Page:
Current Progressive Cattle digital edition
advertisement

Opportunities to reduce methane emissions

Robert Fears for Progressive Cattle Published on 24 June 2021
Cattle in a pasture

Climate change, caused in part by release of greenhouse gases, is a frequent topic for discussion and debate. Greenhouse gases of concern are primarily carbon dioxide, methane and nitrous oxide.

The EPA reported that agriculture contributed 10% of the greenhouse emissions in 2019. One-quarter of this 10% was methane, which is primarily generated by ruminant animals as part of their normal digestive processes. In total, beef cattle only account for 2% of greenhouse gas emissions.

“Cattle and other ruminants have a specialized digestion system which allows them to digest and metabolize vegetation that is undigestible by non-ruminants. Cattle break food into pieces by chewing as they eat,” explains Joe Paschal, Ph.D., Texas A&M AgriLife Extension. “As a cow chews, digestive enzymes in saliva are mixed with the food before it passes down the esophagus into the reticulum and rumen. Some of the larger food particles are regurgitated, chewed again and re-swallowed. This second chewing is referred to as chewing the cud.”

Food is fermented and further broken down in the rumen by microbes. Carbohydrates in the diet degrade to volatile fatty acids (VFA) and carbon. The VFA are absorbed directly from the rumen, and the carbon reacts with oxygen and hydrogen to form carbon dioxide and methane, respectively. Methane and carbon dioxide are expelled by the ruminant primarily through belching. Although cattle are responsible for only a small percentage of methane and carbon dioxide emissions into the atmosphere, ongoing research is revealing ways to reduce these small amounts even further while improving cow productivity.

Probiotics

New nutrition technology in the feed industry is researching ways for those forages, grains or supplements eaten by cattle to create less of an emission effect on the environment.

Locus Animal Nutrition, a new operating division of Locus Fermentation Solutions, is one company developing a direct-fed microbial feed additive, or probiotic, to potentially reduce methane production by as much as 78% in in vitro studies. The company claims the non-GMO organism improves ruminant digestion, which results in reduced methane production along with improved growth and productivity.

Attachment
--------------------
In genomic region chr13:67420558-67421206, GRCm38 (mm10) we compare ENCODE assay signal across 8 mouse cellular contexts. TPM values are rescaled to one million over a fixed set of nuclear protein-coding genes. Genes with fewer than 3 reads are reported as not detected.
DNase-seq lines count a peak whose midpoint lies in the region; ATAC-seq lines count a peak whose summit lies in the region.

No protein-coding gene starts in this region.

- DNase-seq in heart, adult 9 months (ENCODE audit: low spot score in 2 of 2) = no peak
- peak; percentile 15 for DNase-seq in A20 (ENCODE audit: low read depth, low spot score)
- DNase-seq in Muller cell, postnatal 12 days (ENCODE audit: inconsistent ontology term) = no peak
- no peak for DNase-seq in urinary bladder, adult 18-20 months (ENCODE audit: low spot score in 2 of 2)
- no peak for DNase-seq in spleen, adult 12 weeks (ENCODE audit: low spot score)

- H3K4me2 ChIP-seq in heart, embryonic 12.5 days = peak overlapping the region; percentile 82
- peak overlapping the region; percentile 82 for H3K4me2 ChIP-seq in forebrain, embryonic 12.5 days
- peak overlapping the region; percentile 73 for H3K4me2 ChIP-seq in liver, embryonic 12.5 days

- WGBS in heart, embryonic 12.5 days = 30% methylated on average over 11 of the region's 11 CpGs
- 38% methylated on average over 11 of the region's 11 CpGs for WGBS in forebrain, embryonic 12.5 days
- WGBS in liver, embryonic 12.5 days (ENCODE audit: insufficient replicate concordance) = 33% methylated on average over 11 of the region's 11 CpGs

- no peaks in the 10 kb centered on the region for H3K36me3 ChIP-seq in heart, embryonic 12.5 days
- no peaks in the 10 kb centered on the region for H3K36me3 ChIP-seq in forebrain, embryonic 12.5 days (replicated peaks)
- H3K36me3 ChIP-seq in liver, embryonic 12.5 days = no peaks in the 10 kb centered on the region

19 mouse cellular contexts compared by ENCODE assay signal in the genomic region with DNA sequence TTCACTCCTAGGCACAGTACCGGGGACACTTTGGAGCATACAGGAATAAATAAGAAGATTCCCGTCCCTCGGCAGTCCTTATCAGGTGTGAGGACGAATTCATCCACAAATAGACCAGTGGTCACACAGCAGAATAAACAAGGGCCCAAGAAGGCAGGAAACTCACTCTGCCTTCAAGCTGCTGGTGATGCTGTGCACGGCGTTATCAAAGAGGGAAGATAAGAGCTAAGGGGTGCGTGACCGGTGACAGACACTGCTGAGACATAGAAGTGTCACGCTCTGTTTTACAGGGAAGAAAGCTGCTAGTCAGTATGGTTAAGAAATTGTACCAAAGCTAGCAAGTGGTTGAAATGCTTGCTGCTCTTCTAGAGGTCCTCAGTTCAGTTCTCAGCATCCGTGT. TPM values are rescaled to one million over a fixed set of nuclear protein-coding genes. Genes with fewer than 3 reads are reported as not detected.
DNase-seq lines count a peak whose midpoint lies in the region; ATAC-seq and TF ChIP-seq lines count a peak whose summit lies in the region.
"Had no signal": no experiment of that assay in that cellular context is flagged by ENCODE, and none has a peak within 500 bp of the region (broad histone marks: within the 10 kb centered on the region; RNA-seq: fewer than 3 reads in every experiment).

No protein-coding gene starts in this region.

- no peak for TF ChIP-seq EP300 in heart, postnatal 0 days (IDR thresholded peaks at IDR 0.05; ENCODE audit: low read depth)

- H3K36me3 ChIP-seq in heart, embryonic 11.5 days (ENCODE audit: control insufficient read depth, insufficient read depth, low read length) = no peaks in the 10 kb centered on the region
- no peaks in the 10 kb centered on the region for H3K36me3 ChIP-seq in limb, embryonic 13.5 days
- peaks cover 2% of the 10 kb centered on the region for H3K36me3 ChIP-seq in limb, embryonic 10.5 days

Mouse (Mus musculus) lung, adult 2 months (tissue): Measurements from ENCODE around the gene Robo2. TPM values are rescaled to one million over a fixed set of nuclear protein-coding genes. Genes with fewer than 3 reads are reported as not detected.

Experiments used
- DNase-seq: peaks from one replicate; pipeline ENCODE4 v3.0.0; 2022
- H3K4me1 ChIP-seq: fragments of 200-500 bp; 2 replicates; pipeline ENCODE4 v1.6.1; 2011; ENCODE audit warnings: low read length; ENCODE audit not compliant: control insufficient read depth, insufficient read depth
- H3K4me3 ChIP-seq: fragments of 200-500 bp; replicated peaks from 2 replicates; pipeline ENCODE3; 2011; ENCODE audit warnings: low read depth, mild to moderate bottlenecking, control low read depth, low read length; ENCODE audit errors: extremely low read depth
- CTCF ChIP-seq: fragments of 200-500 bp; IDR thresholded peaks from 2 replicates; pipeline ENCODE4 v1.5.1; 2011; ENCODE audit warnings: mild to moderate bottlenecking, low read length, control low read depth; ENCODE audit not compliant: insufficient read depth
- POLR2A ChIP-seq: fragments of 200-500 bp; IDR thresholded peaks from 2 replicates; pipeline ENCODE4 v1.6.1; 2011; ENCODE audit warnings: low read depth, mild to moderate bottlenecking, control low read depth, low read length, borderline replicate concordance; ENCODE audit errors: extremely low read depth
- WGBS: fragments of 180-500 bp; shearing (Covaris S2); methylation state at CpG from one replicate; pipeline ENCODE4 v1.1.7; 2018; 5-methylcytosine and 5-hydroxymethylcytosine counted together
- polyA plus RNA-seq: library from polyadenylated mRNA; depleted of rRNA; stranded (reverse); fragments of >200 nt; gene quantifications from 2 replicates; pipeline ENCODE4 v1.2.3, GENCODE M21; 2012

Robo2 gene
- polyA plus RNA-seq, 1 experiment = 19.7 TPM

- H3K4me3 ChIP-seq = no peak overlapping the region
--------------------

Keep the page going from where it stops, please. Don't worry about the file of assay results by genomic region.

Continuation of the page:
By definition, a probiotic is a micro-organism introduced into an animal’s body for its beneficial qualities. Current primary objectives of using probiotics in animal feed or water is to maintain and improve growth and production as well as to control intestinal pathogens. For instance, probiotics are showing great promise as alternatives to antibiotic growth promoters and in prevention of calf scours.

Locust Animal Nutrition plans on marketing their new product within the next 12 months with strategic distribution partners. Currently, researchers at University of California, Davis are completing additional studies on the probiotic.

Seaweed

Researchers at UC Davis have also reduced methane emissions by adding a seaweed, Asparagopsis taxiformis, to a cow’s diet. They learned that small amounts of the seaweed inhibit activity of a digestive enzyme known to produce methane.

“In a recent beef animal study, methane emissions were reduced by 82 percent when fed about three ounces of A. taxiformis per day,” says Breanna Roque, Ph.D. graduate student. “Twenty-one steers housed in a feedlot were fed the seaweed over a 21-week experimental period. Cattle fed A. taxiformis ate smaller amounts of their diet and gained as much weight as their untreated herdmates, which indicates the additive may increase feed efficiency. A taste-test panel found no differences in taste, tenderness, juiciness and overall flavor of the meat.”